Sports

NWT coach receives national Aboriginal Sport Circle award

Last modified: November 10, 2020 at 11:45am


Veronica McDonald established the Yellowknife Arctic Sports Club just last year and started coaching its handful of athletes.

But the 25-year-old, who has participated in the Arctic Winter Games seven times, said she’s been coaching others for a couple of decades now.

“I’ve been competing in these games since I was five years old,” said McDonald, a member of Athabasca Chipewyan First Nation in Alberta who lives in Yellowknife.

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“In these games you are taught to offer encouragement and to help others.”

In part because she launched her own club last year, McDonald has been chosen as the female recipient of the National Indigenous Coaching Award.

The Aboriginal Sport Circle, the national governing body for Indigenous sports in Canada, annually selects female and male recipients.

Winners are celebrated for demonstrating outstanding contributions to Indigenous sport in Canada.

Richard Pellissier-Lush, a football coach from the Lennox Island First Nation in Prince Edward Island, was chosen as the top male coach this year.

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Both McDonald and Pellissier-Lush were recognized for their efforts at a gala staged by the Coaching Association of Canada this past week.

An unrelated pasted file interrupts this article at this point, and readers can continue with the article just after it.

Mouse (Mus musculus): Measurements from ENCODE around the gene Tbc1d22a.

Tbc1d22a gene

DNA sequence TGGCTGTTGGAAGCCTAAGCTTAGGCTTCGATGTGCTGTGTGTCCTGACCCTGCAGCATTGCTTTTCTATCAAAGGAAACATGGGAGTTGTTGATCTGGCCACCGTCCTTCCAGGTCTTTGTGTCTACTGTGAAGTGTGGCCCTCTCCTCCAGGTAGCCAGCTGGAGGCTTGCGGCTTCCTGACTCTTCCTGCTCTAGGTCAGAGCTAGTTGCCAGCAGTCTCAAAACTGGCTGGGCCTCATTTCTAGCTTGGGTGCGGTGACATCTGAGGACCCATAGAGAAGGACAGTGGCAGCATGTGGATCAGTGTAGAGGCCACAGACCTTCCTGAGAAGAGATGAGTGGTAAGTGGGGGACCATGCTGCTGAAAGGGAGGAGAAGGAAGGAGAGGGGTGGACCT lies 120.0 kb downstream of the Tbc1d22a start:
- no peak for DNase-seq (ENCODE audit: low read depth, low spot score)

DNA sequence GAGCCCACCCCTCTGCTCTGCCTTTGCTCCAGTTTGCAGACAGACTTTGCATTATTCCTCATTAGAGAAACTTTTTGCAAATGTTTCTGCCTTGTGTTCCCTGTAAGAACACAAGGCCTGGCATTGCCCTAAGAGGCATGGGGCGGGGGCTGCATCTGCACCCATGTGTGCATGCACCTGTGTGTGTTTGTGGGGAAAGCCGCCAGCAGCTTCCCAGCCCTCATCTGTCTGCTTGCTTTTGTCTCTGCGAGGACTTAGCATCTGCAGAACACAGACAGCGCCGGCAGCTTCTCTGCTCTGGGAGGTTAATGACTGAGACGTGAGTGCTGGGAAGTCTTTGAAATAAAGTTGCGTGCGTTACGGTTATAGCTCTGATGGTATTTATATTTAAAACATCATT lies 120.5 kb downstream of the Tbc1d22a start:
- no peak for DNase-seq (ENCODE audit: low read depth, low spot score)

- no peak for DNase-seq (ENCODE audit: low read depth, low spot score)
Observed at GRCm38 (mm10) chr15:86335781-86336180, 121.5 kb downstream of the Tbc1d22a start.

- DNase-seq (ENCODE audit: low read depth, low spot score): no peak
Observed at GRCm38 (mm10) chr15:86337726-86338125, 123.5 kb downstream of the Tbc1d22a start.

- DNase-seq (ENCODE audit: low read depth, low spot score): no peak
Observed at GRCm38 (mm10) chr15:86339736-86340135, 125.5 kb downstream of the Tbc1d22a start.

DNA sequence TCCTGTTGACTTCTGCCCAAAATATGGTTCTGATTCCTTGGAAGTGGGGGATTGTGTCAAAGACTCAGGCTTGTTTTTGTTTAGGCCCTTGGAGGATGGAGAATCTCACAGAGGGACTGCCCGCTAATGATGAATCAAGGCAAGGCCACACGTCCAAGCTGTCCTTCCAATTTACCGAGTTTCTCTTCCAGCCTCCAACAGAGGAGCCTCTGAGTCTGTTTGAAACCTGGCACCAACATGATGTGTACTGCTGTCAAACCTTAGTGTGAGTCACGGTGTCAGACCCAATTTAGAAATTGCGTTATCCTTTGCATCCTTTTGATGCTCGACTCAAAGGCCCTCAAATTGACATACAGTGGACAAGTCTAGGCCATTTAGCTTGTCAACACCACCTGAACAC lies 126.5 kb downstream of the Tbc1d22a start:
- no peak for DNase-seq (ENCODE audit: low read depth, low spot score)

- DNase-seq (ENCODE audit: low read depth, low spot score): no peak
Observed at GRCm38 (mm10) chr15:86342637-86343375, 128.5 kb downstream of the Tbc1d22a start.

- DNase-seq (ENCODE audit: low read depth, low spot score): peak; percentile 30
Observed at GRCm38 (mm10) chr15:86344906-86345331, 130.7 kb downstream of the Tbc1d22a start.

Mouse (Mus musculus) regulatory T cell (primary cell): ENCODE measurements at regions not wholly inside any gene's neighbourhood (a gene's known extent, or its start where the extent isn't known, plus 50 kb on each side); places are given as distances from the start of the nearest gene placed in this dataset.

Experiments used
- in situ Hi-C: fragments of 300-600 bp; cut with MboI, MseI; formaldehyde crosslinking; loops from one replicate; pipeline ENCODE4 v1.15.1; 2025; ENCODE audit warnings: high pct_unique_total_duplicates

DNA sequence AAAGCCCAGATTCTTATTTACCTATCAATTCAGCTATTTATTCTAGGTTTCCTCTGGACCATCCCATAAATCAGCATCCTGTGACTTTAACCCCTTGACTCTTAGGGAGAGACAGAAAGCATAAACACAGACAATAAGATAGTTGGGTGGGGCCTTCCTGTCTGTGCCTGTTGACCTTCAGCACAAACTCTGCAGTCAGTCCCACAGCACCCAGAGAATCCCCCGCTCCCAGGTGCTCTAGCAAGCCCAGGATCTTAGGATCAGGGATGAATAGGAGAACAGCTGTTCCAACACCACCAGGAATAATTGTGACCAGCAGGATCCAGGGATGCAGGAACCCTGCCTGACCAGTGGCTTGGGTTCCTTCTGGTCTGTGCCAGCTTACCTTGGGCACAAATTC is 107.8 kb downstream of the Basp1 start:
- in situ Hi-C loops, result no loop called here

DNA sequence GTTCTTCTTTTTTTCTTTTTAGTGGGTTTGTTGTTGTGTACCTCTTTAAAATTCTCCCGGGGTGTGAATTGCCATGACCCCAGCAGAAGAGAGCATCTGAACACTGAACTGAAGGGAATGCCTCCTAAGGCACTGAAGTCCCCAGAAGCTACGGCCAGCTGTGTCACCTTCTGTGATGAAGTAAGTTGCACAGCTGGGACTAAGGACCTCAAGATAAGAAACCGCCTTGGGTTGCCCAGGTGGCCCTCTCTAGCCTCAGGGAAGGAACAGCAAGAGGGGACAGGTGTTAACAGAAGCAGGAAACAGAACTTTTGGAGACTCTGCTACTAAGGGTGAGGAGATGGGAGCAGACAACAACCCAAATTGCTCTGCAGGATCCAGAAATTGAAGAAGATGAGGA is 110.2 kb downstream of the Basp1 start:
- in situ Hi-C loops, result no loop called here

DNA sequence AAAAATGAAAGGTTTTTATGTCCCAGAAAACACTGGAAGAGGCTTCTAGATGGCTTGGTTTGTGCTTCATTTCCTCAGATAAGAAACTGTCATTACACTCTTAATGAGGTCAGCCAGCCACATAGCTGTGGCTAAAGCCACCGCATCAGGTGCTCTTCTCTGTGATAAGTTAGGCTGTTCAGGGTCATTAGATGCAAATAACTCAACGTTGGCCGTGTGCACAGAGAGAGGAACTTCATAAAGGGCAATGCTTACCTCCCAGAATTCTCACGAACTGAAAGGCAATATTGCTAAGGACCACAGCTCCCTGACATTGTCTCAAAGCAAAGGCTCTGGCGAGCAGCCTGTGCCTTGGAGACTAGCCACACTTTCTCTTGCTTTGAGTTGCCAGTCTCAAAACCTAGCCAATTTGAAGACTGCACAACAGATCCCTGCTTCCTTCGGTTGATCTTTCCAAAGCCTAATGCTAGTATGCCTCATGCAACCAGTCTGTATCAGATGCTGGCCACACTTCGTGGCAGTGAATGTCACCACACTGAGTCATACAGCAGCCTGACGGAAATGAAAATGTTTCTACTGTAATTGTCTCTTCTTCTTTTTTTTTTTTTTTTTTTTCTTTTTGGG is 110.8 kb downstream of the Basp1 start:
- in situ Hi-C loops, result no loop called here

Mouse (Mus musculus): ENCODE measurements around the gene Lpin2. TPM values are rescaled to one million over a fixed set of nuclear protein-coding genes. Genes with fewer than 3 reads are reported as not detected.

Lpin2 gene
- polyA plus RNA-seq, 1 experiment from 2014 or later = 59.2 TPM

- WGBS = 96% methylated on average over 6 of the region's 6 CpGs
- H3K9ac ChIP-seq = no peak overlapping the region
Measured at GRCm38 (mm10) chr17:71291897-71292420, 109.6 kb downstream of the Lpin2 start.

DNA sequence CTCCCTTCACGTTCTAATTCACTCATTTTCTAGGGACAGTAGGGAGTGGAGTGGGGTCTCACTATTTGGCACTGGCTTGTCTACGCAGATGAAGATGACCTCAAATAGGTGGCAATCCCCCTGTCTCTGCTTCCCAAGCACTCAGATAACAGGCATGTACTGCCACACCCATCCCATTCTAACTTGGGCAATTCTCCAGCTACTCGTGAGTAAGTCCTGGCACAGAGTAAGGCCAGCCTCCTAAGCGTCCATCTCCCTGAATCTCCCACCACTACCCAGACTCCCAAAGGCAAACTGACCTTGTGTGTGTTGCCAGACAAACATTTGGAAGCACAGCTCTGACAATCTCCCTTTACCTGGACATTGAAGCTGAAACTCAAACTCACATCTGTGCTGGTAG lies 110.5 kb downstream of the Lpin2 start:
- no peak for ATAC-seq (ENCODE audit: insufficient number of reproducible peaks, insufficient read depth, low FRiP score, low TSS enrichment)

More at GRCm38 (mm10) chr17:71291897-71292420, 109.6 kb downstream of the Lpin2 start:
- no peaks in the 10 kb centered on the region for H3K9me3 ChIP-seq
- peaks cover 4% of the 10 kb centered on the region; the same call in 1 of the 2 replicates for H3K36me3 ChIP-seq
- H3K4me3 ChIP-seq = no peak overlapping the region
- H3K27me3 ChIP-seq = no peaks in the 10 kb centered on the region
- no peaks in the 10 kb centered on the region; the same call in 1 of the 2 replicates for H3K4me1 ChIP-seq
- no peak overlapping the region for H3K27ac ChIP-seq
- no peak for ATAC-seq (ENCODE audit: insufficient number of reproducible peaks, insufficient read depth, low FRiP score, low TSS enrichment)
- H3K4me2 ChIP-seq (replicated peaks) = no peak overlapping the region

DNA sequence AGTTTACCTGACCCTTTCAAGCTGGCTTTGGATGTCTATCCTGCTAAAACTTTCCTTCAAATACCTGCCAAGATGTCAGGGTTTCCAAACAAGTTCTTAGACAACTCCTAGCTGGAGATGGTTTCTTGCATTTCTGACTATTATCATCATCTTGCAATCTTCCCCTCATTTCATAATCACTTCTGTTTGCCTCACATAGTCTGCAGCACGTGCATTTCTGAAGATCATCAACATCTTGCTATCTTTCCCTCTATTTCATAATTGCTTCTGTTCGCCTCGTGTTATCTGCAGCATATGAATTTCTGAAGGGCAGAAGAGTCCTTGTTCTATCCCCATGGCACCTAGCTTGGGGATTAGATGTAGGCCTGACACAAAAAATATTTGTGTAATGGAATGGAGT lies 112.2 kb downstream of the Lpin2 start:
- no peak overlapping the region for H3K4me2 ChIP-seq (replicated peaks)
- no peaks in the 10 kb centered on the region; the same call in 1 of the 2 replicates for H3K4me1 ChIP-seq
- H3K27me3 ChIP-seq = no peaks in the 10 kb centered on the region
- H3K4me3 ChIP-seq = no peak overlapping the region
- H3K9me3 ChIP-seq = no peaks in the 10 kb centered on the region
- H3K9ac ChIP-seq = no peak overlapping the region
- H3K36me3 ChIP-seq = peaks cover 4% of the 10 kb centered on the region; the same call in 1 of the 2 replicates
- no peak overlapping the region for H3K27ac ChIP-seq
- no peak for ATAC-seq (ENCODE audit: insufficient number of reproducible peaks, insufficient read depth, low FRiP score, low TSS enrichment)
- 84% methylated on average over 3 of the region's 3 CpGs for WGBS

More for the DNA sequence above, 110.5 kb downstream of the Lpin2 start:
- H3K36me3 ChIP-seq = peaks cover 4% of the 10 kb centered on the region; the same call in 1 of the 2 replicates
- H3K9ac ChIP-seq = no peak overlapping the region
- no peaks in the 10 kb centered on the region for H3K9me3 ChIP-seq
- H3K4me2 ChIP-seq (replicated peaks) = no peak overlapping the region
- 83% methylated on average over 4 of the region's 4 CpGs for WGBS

“It just means all my hard work I put into my sport and my athletes is being recognized,” McDonald said. “You pass on your knowledge to future generations. To be recognized for that is amazing.”

Veronica McDonald, left, watches Dawson Craig perform an Alaskan high kick.

During her career, McDonald racked up 28 medals at various Arctic Winter Games.

She was also scheduled to compete at the 2020 event in Whitehorse this past March, but that event was cancelled because of the pandemic.

All four athletes at McDonald’s Yellowknife club also qualified to compete.

‘Figuring out logistics’ during pandemic

Besides her numerous medals from previous championships, McDonald continues to hold a pair of Arctic Winter Games records.

She established a record in the junior women’s (17 and under) kneel jump at the 2012 event held in Whitehorse.

From a kneeling position, competitors are judged on how far they can jump onto their feet while retaining balance.

McDonald set her second record in Fort Smith at the 2018 Arctic Winter Games’ women’s open triple jump event. She was also the final torchbearer for the opening ceremony of those Games.

Besides the kneel jump, McDonald considers the Alaskan high jump one of her favourite events.

A participant starts in a sitting position, balances on one leg, then kicks a target above their head with the other leg. The target moves higher in subsequent rounds until a winner is declared.

The pandemic not only cancelled this year’s Arctic Winter Games but also put McDonald’s coaching career on hold.

She is working to stage one-on-one sessions with athletes.

“There’s just a lot of figuring out logistics,” she said. “There are regulations that need to be followed and safety waivers must be signed.”

McDonald is hoping her club will attract many new members, especially younger ones.

“I started when I was five,” she said. “Ideally I’d like to start with others at that age.”

As award winners, McDonald and Pellissier-Lush will each receive a $1,500 bursary for coach development.

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